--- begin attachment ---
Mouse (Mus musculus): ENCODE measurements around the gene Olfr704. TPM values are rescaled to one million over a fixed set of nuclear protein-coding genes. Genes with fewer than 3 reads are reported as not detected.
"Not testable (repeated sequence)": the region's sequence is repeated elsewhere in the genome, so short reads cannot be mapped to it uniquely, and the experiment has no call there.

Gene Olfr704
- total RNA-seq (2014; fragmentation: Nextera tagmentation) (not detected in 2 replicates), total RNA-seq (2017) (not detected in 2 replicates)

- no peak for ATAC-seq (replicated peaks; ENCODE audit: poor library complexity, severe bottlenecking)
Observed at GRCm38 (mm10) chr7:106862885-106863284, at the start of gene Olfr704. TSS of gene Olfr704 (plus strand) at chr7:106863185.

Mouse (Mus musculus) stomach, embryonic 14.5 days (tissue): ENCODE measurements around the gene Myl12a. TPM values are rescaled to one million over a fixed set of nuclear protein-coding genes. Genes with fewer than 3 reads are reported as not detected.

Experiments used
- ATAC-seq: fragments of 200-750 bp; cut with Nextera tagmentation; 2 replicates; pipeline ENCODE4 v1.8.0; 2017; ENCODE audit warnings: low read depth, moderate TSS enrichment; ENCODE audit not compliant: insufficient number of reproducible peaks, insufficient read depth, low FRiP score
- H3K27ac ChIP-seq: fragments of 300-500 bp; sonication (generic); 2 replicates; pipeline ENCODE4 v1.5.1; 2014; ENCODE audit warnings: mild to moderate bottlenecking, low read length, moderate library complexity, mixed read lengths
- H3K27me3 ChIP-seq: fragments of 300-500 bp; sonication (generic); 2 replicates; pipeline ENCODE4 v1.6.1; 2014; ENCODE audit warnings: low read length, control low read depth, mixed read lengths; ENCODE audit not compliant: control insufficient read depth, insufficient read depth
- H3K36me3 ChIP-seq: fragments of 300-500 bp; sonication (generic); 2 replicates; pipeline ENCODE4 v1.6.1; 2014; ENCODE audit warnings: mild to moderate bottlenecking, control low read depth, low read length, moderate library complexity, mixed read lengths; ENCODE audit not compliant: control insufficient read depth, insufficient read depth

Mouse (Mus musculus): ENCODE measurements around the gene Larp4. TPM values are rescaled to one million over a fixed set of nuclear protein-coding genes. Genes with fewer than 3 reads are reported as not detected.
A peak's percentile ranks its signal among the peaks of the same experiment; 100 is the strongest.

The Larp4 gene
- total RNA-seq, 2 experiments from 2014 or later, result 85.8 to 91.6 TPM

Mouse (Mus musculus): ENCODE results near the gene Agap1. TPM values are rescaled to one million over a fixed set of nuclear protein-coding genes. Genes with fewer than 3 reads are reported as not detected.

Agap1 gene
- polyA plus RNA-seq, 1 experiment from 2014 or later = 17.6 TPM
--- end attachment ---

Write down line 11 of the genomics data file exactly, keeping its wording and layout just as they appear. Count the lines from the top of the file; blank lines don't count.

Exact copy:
- H3K27me3 ChIP-seq: fragments of 300-500 bp; sonication (generic); 2 replicates; pipeline ENCODE4 v1.6.1; 2014; ENCODE audit warnings: low read length, control low read depth, mixed read lengths; ENCODE audit not compliant: control insufficient read depth, insufficient read depth